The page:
Would "UK DriveTime" be a road revenue plan motorists would want to pay for?

In many parts of the world, public roads are funded - at least in part - through taxes applied to the fuels that power the vehicles that travel over those roads. For many decades, as most cars used the same fuel, this made a lot of sense. But the times are changing with biofuels and hydrogen and electric cars all moving away from the heavily-taxed petroleum fuels. And, as we saw with the Prius debacle yesterday, legislative rules do not always contain the foresight to figure out problems before they become real.
With all this in mind, Edmund King, Executive Director of the RAC Foundation, spoke at the British Chambers of Commerce Annual Conference in London yesterday. His proposal to replace the current road pricing system is called "UK DriveTime" and King said "the Government must start marketing road pricing as a solution to real problems, not just as another way of raising revenue from the road user."

Part of King's idea is simple branding. Instead of focusing on the boring idea of road pricing, the UK DriveTime product is a "package of solutions that motorists actually want."

Drivers would want to pay for UK DriveTime because it would provide them with:
  • reduced fuel duty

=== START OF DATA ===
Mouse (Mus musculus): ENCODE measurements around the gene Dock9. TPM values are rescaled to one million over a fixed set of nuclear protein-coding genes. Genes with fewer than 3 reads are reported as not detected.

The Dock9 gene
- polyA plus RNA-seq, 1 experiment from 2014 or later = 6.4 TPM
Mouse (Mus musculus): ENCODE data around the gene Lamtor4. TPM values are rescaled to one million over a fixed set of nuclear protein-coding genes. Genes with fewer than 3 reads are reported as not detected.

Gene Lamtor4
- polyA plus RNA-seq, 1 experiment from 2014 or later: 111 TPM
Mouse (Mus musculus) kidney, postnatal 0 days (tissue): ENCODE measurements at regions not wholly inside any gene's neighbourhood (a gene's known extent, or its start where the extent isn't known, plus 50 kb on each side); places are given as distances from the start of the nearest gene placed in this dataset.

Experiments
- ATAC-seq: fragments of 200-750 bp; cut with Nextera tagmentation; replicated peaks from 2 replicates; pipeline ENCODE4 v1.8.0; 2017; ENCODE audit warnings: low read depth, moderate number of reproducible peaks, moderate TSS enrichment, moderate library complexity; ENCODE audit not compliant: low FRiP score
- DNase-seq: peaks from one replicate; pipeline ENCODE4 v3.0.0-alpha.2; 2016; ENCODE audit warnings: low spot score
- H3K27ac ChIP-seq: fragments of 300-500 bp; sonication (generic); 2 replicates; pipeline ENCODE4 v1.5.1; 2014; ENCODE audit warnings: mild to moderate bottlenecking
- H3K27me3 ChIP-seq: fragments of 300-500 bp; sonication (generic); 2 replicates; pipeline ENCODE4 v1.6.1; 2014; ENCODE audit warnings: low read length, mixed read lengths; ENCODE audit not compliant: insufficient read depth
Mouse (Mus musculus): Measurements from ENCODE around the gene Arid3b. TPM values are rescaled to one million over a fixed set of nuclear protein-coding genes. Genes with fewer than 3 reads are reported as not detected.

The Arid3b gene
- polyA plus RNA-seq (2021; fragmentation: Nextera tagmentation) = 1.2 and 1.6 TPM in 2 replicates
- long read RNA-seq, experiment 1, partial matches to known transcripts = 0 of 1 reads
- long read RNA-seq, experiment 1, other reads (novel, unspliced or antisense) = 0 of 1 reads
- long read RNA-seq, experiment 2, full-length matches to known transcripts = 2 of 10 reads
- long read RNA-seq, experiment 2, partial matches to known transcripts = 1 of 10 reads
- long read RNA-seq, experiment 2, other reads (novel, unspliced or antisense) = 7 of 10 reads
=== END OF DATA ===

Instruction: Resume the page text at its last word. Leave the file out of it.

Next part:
• congestion avoidance systems
  • up-to-date parking information
  • cheaper insurance
  • e-call technology, which pinpoints the car and calls the emergency services in the event of an accident.
That second point would also help reduce fuel use, so I'd add cleaner environment to the list of benefits.

"Essential steps to tackle congestion include more flexible public transport, investment in better and safer roads, and a more intelligent use of the existing network," King said. "A voluntary scheme, like UKDriveTime, introduced over several years, would iron out problems with technology and allow motorists to get used to a very different way of paying for motoring. Cars are essential for daily life and will always be the most important means of transport. While pricing can influence the timing and routes of particular journeys, it must not be used to price people off the roads completely."

[Source: RAC Foundation]

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